A trip to Chongqing

You might remember Stephany the girl I mentioned in a few posts. I met her in Xi’an last week and we kept in touch. She invited me to her hometown Chongqing and as it’s only 2 hours by train from Chengdu I decided to go.
Today was actually the best day to do so, cause it’s still raining over here in Chengdu. I was living in London for nearly four years, however, never had two days of constant rain. The weather in Chongqing was much better. Still cloudy, but at least dry. Stephany and her husband picked me up from the railway station and we then went for lunch at a very lovely restaurant. We shared different dishes (noodles, soup, chicken, duck and shrimps), which were all yummy. The only thing I still haven’t got used to is that they serve everything with bones. The chicken even came with its head.

Fancy some chicken head?

We then took the cab to Ciqikou a famous ancient street in Chongqing. Ciqikou translates to Porcelain Village, cause it was famous for its production of porcelain during the Ming and Qing Dynasties (1368-1911). There are still plenty of shops selling porcelain and other handicrafts, however, nowadays you also find shops selling delicious snacks, busy tea houses and mini bars. Stephany and her husband introduced me to Mahua (fried dough twist), which tastes crisp and sweet and became one of the symbols of Ciqikou. There's one shop where you can watch the women preparing it and buy it straight away. I really liked them and Stephany decided to buy a bag of them for me as a gift. I refused, but she and her husband insisted I should take it.

the ready ones

Look how popular they are!

The guy probably stands for something, however, I have no idea for what.

Look how crowded it was!

Stephany and her husband

At the far end you can see the river.

We walked up the street and I found some really strange looking pastries, so I asked Stephany what it is and she said originally it would have been made of vegetables and fruits, but nowadays they only use flour and sugar for it. I was curious how it taste like and bought 5 different pieces for 10 RMB (1 GBP/1,20 EUR). Seems like I picked the right ones. I only disliked the one rolled in a leaf, cause of its strong herby flavour. However, all the others were really good.

Ciqikou is ending down at the Jia Ling River. At the river pier they put up loads of funfair rides, balloons and other stuff to entertain kids. Also a plastic pool with lots of fish, bright plastic balls and even a turtle in it. I couldn’t believe it, but they’re actually doing this for the kids to play fishing. That’s so sad. Poor fish and turtle. I also saw lots of jars with plenty of turtles in it. When I asked Stephany why they are here she said kids would buy them and take them home to raise them. It made me really sad. 10 turtles in one jar…

Can you spot the poor little turtle?
Kids playing fishing for fun. Poor fish. This is so sad :-(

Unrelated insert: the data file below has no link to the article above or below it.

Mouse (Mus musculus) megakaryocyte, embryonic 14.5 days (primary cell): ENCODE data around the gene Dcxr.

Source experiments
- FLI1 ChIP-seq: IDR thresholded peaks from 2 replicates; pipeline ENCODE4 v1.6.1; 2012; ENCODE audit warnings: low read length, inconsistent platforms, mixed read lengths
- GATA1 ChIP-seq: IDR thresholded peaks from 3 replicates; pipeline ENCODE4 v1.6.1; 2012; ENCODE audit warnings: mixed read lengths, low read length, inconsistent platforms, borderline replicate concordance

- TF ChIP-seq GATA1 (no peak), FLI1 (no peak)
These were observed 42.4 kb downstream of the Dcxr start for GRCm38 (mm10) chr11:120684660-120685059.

It really made me sad to see this.

After we had finished our trip to Ciqikou we took another cab to the Yangtze River Cable Car. I remember my Geography teacher was always talking about the Yangtze river in her classes, so I got quite excited to go. However, it turned out to be just another way to dirty looking river. The surroundings are nice (rice fields in the mountains and the skyline of Chongqing on the other side), but the Yangtze river is just nothing spectacular. Sorry geography teacher.

The Yangzte River Cable Car

We then went to the Hongya Cave. It’s located at the intersection of the Yangtze with the Jialing river and really beautiful with it’s little waterfall, small old houses, sculptures and little shops. Shame I was only visiting for one day, so we haven’t had time to sit down and have a tea or coffee in one of the lovely caf├ęs.

Stephany and me at Hongya Cave

Chongqing is famous for its Hot Pot. They even have a sculpture about.

The two then took me downtown to Liberation Square. It’s basically a square full of large malls and shopping centers, luxury hotels, entertainment areas, financial companies and high-rise buildings. In its middle is the Chongqing People's Liberation Monument, which was built in 1945 to commemorate the victory over the Japanese in the 2nd World War.

Liberation Square

Chongqing People's Liberation Monument

To finish up the my visit the two took me to some place well known for its dumplings. And to be honest they were definitely the best I had so far. Stephany and her husband then accompanied me to the train station where I took the train back to Chengdu. Now back in Chengdu (and it’s still raining) I can’t believe how generous those two are. They didn’t let me pay anything. Lunch & dinner, the cab rides, the Mahua on Ciqikou street- they paid everything. I offered to pay all the time, but they would just not let me. I hope they will come and see me, when back in Germany, so that I can show them around and give back a little. Stephanie’s husband is a big fan of German football, so I could take him to some game. That’s by the way one thing I always notice over here. People are so friendly and welcoming towards foreigners. First Michelle in Beijing, who invited me to her house to have lunch with her family and now Stephany and her husband. I’m overwhelmed by all this kindness.


  1. remember sometime back they came up with turtles as keyring s?



Please comment! Any comment is appreciated. Either English or German both are fine ;-)


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